If you've been renting in Italy for a while, you'll know that finding a reasonably-priced place to call home is not the easiest of tasks.
So if you've got a sneaking suspicion you're being ripped off, Rentswatch is here to help. You can see how your rent measures up to similar properties near you; just put in your address, the size of your apartment and monthly rent, and it will let you know how you've fared.
But be warned, as the site tells you: “It will be quick, but we can't promise it will be painless.”
Take the test here, if you dare…
If you've yet to begin the flat-hunt, or are just curious about how much your neighbours are paying, the site also provides maps of Rome and Milan (as well as other major European cities), having analyzed the prices of thousands of rental contracts in each city so that you can see which districts come with the heftiest price tag.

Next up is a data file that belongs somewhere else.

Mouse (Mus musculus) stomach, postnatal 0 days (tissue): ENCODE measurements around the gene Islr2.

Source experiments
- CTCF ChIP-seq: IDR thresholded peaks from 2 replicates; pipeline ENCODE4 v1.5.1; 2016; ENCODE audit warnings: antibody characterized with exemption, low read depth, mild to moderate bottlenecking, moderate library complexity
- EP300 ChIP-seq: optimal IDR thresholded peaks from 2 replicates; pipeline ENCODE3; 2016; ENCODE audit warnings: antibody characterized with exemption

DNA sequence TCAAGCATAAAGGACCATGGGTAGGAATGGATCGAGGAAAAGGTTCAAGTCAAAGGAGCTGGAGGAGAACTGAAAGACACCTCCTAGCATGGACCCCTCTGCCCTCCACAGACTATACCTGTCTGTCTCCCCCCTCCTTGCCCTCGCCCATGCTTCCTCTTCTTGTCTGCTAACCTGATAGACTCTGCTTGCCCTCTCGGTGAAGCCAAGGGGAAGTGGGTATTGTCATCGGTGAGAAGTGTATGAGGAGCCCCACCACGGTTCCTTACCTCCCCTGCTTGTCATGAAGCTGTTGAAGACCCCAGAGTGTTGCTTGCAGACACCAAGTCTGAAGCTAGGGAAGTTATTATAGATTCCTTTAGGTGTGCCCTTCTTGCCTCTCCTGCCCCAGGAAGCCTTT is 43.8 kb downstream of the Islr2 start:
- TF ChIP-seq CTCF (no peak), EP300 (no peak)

First up, Rome. With an average rent of €14 per square metre, it was only the 22nd most expensive city to rent in, with apartments in London (which topped the list) more than twice the price at €30.5 per square metre.
The three priciest areas of the city were the Centro Storico, Cinecittà and Parioli, where rental property will set you back an average of €17.4 per metre squared.
And if you want to save on your rent, live near an airport.
Fiumicino is €11.7 per squared metre, with Centocelle a bargain at €11 – the cheapest rates in the city.
If you live in the northern city of Milan, or are keen to move there, the below map will prove an invaluable guide.
Again, Centro Storico proved most expensive, with the average rental contract setting you back €16.7 per metre squared, closely followed by the area around Milano Centrale train station at €16.5.
Though Milan is more expensive than Rome on average, with the average flat coming in at €14.7 per metre squared compared to Rome's €14, there are still bargains to be had. The Fiera district offers the best deals, with the average rental contract €9.7 per metre squared. The gulf between the most and least costly neighbourhoods means Milan scores lower on Rentswatch's Urban Equality index, ranking 46th compared to Rome's 28th.
So, how does your rent compare? Let us know!